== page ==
Patients who live with complex serious illness are a large proportion of the patients we see in the emergency department. The ED is the staging area for patients at all critical points of their serious illness. These difficult patients and their families are often bewildered and defensive, having been to numerous specialists and facilities in an attempt to control their illness. We have a unique opportunity in the ED to make a difference. Palliative care principles can be applied in the ED under many circumstances. Discussing serious illness, guiding future care such as code status and advance care planning, prognosticating, managing symptoms, and dispositioning can all be addressed.
The following actual cases illustrate palliative care principles applied to common ED scenarios: the extreme, the game changer, and the mundane. We hope to convey the significant difference that palliative interventions in the ED can make to families, caregivers, and the overall trajectory of the patient’s care.
Case 1: The Extreme
A 69-year-old man presented with hematemesis, headache, and visual changes. He had a history of metastatic prostate cancer and was currently undergoing chemotherapy. On exam, he was very pale with dried blood around his mouth, lethargic, and in moderate distress. While in the ED, he deteriorated rapidly, became unresponsive, and started posturing. During intubation, the medical team also noticed one of his pupils was blown. His blood work showed pancytopenia, including platelets of 5,000.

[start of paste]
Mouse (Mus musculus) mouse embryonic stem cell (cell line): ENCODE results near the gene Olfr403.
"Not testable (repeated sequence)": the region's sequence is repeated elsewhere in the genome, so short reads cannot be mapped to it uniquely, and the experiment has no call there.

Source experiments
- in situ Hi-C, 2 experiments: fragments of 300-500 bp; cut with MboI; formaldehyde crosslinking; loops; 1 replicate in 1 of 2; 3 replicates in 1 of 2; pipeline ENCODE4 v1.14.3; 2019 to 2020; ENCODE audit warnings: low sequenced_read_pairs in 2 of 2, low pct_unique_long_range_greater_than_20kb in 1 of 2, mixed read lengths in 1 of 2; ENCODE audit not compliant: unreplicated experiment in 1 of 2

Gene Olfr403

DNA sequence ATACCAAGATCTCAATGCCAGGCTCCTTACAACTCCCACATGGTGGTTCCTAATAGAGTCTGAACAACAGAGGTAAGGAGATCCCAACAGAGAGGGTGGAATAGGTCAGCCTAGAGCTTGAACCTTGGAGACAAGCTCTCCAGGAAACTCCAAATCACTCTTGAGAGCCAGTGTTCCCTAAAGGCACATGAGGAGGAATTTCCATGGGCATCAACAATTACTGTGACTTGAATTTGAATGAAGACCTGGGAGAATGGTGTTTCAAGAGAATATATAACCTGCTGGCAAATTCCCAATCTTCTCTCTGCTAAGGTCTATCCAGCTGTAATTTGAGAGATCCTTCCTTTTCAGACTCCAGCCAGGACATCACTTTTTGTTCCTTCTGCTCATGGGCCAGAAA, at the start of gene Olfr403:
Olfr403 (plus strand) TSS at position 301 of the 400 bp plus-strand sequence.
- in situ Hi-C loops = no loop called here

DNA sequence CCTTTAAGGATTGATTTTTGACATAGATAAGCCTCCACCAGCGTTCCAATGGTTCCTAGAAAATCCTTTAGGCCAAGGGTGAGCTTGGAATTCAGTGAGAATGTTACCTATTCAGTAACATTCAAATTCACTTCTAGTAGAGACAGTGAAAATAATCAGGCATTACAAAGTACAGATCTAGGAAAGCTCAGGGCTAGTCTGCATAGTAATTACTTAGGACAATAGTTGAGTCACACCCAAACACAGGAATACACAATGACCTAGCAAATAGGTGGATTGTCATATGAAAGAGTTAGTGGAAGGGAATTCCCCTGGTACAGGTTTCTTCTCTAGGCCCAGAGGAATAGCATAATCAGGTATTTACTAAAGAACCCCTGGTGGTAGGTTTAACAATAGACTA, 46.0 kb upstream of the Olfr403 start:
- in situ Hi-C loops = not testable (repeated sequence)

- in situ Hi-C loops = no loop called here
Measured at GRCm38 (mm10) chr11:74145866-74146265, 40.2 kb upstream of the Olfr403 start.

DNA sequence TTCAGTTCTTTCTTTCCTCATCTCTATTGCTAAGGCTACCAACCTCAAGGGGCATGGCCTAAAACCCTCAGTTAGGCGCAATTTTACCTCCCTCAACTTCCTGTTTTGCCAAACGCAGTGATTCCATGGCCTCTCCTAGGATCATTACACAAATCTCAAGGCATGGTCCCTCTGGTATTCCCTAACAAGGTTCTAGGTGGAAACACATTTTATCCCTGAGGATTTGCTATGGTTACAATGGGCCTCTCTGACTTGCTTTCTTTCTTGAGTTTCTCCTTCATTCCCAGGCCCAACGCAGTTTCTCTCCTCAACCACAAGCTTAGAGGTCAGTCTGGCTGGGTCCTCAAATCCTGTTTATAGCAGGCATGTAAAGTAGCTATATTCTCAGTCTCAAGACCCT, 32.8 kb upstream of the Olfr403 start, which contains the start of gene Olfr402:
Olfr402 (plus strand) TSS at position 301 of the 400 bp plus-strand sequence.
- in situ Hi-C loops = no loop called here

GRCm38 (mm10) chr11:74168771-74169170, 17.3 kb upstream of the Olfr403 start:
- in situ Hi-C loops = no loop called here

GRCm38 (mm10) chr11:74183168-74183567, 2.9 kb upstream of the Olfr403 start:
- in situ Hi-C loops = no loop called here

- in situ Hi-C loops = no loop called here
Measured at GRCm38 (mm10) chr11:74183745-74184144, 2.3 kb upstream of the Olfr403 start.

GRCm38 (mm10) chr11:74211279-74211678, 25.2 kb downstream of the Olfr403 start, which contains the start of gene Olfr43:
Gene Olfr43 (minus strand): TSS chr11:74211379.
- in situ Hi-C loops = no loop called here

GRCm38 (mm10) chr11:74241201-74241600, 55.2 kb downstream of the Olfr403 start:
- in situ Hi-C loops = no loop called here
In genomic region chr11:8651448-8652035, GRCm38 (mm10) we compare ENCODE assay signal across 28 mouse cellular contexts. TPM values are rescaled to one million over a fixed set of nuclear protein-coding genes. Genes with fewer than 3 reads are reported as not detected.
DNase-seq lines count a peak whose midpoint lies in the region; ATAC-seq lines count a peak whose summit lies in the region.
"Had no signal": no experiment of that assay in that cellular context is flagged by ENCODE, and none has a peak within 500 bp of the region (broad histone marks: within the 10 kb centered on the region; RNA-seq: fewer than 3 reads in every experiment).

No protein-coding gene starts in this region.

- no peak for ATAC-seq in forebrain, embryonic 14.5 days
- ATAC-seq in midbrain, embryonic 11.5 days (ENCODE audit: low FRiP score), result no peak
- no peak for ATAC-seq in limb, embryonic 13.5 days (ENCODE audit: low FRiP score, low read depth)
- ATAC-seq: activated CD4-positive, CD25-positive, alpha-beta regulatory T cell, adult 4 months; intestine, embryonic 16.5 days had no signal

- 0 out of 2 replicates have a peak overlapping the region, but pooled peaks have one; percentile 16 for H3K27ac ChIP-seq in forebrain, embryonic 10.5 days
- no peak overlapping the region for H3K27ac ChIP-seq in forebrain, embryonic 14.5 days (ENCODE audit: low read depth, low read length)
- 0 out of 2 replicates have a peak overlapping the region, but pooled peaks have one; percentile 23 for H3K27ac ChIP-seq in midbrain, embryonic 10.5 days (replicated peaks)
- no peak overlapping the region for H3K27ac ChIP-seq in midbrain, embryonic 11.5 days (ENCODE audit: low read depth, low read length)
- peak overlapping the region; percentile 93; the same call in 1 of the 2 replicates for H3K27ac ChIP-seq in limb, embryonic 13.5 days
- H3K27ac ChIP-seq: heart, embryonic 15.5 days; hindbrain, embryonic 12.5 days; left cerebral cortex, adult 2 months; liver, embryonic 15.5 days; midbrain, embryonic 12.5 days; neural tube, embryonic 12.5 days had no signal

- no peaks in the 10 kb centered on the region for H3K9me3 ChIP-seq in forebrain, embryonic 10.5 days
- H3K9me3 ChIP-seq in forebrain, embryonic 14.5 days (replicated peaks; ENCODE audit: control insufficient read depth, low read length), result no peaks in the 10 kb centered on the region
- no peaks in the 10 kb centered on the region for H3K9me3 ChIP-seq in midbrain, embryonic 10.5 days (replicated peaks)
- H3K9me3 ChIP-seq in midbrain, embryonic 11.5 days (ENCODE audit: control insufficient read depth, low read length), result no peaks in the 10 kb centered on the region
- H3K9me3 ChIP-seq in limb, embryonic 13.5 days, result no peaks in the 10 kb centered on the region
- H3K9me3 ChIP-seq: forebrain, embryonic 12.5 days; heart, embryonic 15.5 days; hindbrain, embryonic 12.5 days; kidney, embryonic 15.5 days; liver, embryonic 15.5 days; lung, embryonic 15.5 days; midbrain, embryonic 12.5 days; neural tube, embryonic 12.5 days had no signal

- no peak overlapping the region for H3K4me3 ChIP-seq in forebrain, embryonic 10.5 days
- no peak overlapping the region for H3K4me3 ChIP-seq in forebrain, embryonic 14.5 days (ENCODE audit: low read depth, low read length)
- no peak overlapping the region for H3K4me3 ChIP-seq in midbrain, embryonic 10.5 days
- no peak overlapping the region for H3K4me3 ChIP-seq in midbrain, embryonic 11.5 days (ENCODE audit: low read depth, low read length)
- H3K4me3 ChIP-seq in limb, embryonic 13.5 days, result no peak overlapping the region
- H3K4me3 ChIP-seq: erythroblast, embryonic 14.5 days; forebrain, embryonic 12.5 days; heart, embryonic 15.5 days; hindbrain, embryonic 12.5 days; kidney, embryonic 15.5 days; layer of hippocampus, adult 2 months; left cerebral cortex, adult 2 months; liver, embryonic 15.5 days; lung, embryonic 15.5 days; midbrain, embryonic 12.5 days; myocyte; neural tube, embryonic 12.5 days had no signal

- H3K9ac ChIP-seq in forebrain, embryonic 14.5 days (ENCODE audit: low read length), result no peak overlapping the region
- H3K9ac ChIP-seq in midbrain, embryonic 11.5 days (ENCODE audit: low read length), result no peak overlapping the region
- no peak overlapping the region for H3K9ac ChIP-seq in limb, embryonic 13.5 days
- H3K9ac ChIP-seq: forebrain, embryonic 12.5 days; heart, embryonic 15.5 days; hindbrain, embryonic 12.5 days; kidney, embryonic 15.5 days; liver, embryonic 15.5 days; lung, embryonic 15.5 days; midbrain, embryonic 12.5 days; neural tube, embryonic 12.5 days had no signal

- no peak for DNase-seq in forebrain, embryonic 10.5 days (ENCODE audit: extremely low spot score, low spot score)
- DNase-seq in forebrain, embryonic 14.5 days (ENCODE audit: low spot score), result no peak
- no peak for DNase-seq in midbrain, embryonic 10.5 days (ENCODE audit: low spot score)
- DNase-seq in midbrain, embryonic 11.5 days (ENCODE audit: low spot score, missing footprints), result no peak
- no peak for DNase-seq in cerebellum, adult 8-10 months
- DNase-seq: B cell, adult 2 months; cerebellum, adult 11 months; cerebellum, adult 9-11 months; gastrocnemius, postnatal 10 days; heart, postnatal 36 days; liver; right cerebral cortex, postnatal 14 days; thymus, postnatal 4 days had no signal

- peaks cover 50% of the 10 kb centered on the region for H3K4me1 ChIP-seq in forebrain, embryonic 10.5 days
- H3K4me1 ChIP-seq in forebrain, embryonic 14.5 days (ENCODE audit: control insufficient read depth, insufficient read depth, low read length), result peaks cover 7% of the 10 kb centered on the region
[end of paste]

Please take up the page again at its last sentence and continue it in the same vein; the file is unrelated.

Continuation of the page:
- Standard approach: Intubate, resuscitate, computed tomography (CT) scan when stable, and admit to the intensive care unit (ICU).
- Palliative approach: Invite family to witness the resuscitation, initiate prognosis conversations with wife (early), ask about advance directives, discuss the prognosis clearly and realistically explore the possibility of terminal extubation, provide aggressive symptom management, and admit to floor.
More history was obtained from his wife, who was distraught but able to communicate well. The patient was currently receiving chemotherapy for prostate cancer metastatic to bone. He had received a double dose the week before because the couple were supposed to go on a cruise that week. That morning, he started vomiting, and when the wife got home from work, she saw that it was bloody and he was much sicker than he ever had been. He had no advance directives, but she knew that he did not want to be kept alive by machines. His wife was aware that the chemotherapy was palliative, meaning not curative. He had been tolerating it well so far with minimal side effects and was still very functional at home. They were hopeful for more time.